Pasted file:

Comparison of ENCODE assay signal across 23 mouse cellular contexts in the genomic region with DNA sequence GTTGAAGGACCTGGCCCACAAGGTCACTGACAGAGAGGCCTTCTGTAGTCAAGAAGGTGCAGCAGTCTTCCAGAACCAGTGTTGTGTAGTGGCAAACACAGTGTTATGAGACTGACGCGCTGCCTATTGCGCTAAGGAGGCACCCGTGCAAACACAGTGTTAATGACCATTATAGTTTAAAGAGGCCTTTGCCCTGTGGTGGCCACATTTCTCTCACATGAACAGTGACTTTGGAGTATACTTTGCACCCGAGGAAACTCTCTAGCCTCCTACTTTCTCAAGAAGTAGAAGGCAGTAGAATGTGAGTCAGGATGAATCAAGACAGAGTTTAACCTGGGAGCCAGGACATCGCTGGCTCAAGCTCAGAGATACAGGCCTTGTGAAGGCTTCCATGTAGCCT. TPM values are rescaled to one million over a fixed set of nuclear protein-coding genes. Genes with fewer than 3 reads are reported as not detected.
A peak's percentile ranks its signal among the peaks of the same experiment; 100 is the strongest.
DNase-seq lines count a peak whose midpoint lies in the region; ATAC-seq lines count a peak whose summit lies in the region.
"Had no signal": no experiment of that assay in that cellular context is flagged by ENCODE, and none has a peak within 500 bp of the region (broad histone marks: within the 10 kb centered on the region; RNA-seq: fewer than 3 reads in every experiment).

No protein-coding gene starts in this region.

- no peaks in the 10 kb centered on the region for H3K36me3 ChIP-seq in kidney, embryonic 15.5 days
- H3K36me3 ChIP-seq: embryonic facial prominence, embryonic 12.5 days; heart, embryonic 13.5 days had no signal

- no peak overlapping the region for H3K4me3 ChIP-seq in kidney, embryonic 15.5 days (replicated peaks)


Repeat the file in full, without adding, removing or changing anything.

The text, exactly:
Comparison of ENCODE assay signal across 23 mouse cellular contexts in the genomic region with DNA sequence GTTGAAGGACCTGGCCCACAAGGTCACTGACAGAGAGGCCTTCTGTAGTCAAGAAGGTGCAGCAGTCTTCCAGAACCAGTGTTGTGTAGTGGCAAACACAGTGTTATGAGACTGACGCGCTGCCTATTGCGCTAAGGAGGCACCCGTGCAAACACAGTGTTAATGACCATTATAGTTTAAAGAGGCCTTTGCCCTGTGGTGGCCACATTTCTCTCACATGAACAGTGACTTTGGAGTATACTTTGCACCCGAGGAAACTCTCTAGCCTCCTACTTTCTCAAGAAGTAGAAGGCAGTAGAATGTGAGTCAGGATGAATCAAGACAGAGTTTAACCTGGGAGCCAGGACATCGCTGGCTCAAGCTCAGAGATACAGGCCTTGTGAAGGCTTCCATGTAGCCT. TPM values are rescaled to one million over a fixed set of nuclear protein-coding genes. Genes with fewer than 3 reads are reported as not detected.
A peak's percentile ranks its signal among the peaks of the same experiment; 100 is the strongest.
DNase-seq lines count a peak whose midpoint lies in the region; ATAC-seq lines count a peak whose summit lies in the region.
"Had no signal": no experiment of that assay in that cellular context is flagged by ENCODE, and none has a peak within 500 bp of the region (broad histone marks: within the 10 kb centered on the region; RNA-seq: fewer than 3 reads in every experiment).

No protein-coding gene starts in this region.

- no peaks in the 10 kb centered on the region for H3K36me3 ChIP-seq in kidney, embryonic 15.5 days
- H3K36me3 ChIP-seq: embryonic facial prominence, embryonic 12.5 days; heart, embryonic 13.5 days had no signal

- no peak overlapping the region for H3K4me3 ChIP-seq in kidney, embryonic 15.5 days (replicated peaks)